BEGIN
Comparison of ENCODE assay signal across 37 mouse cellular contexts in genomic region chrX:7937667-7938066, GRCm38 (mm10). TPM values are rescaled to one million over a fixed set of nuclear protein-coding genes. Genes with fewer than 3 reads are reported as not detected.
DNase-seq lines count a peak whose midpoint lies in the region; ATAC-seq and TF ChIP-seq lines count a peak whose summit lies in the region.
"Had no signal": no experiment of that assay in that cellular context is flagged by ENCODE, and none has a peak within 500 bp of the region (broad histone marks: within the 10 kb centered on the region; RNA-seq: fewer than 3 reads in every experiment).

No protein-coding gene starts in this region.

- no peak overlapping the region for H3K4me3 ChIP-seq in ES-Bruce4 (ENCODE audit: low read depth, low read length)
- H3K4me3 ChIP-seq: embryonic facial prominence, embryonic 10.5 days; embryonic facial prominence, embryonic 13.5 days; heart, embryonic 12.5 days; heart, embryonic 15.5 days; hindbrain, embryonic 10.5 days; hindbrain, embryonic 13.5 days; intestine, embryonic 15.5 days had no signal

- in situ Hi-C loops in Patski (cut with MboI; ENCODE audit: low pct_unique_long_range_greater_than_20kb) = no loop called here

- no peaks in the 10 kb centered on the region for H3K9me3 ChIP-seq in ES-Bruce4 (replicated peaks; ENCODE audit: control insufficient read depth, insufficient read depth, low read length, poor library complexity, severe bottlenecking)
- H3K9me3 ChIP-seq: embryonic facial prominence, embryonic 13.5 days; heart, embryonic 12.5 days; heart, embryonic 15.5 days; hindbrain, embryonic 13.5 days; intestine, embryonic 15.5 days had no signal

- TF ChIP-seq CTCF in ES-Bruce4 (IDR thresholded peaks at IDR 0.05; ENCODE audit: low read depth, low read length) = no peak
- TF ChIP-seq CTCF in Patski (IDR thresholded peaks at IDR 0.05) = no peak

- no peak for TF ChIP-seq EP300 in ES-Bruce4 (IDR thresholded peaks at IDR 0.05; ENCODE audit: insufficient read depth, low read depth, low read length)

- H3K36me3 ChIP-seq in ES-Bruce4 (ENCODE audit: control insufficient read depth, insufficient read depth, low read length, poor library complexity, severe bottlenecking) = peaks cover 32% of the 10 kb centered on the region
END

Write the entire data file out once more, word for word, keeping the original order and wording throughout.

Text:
Comparison of ENCODE assay signal across 37 mouse cellular contexts in genomic region chrX:7937667-7938066, GRCm38 (mm10). TPM values are rescaled to one million over a fixed set of nuclear protein-coding genes. Genes with fewer than 3 reads are reported as not detected.
DNase-seq lines count a peak whose midpoint lies in the region; ATAC-seq and TF ChIP-seq lines count a peak whose summit lies in the region.
"Had no signal": no experiment of that assay in that cellular context is flagged by ENCODE, and none has a peak within 500 bp of the region (broad histone marks: within the 10 kb centered on the region; RNA-seq: fewer than 3 reads in every experiment).

No protein-coding gene starts in this region.

- no peak overlapping the region for H3K4me3 ChIP-seq in ES-Bruce4 (ENCODE audit: low read depth, low read length)
- H3K4me3 ChIP-seq: embryonic facial prominence, embryonic 10.5 days; embryonic facial prominence, embryonic 13.5 days; heart, embryonic 12.5 days; heart, embryonic 15.5 days; hindbrain, embryonic 10.5 days; hindbrain, embryonic 13.5 days; intestine, embryonic 15.5 days had no signal

- in situ Hi-C loops in Patski (cut with MboI; ENCODE audit: low pct_unique_long_range_greater_than_20kb) = no loop called here

- no peaks in the 10 kb centered on the region for H3K9me3 ChIP-seq in ES-Bruce4 (replicated peaks; ENCODE audit: control insufficient read depth, insufficient read depth, low read length, poor library complexity, severe bottlenecking)
- H3K9me3 ChIP-seq: embryonic facial prominence, embryonic 13.5 days; heart, embryonic 12.5 days; heart, embryonic 15.5 days; hindbrain, embryonic 13.5 days; intestine, embryonic 15.5 days had no signal

- TF ChIP-seq CTCF in ES-Bruce4 (IDR thresholded peaks at IDR 0.05; ENCODE audit: low read depth, low read length) = no peak
- TF ChIP-seq CTCF in Patski (IDR thresholded peaks at IDR 0.05) = no peak

- no peak for TF ChIP-seq EP300 in ES-Bruce4 (IDR thresholded peaks at IDR 0.05; ENCODE audit: insufficient read depth, low read depth, low read length)

- H3K36me3 ChIP-seq in ES-Bruce4 (ENCODE audit: control insufficient read depth, insufficient read depth, low read length, poor library complexity, severe bottlenecking) = peaks cover 32% of the 10 kb centered on the region